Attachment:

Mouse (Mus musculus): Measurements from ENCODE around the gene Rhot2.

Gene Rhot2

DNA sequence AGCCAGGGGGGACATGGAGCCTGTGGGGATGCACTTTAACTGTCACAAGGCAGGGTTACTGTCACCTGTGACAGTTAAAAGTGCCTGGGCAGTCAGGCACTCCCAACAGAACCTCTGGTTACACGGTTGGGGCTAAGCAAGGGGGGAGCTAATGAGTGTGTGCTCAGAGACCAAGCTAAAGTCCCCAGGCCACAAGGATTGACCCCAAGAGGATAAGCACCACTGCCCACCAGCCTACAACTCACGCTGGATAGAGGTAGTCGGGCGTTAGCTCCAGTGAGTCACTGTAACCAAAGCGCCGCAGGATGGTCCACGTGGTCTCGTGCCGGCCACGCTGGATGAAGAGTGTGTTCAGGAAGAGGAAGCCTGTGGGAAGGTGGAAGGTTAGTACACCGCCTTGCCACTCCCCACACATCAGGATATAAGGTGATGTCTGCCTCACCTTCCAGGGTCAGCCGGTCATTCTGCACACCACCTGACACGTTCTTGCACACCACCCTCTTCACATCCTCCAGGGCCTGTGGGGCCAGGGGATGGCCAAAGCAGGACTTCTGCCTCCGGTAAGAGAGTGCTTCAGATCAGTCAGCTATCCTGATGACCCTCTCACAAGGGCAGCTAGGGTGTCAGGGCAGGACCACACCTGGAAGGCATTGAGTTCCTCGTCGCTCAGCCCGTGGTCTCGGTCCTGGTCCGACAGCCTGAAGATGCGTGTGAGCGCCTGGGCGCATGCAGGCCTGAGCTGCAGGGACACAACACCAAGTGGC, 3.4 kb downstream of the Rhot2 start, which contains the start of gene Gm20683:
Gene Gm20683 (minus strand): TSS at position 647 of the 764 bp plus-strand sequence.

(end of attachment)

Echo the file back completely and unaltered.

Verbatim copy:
Mouse (Mus musculus): Measurements from ENCODE around the gene Rhot2.

Gene Rhot2

DNA sequence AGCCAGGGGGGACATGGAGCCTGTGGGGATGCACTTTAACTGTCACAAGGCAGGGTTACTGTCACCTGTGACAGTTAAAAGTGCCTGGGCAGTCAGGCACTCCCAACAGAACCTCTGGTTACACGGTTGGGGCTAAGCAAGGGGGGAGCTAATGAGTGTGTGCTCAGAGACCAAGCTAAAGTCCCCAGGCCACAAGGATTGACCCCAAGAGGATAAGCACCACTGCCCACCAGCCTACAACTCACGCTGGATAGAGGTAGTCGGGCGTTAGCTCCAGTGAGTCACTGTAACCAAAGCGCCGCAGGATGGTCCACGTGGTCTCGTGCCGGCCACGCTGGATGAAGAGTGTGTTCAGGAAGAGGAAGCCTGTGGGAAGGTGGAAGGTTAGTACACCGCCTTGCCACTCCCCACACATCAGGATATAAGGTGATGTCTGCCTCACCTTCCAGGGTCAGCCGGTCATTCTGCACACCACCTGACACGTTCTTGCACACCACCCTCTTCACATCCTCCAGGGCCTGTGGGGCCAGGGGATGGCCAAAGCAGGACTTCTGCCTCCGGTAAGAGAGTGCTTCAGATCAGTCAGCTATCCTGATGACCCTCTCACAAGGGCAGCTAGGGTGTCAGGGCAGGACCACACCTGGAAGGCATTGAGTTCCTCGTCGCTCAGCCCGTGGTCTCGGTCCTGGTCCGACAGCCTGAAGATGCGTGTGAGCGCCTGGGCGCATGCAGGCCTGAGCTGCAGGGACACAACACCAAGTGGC, 3.4 kb downstream of the Rhot2 start, which contains the start of gene Gm20683:
Gene Gm20683 (minus strand): TSS at position 647 of the 764 bp plus-strand sequence.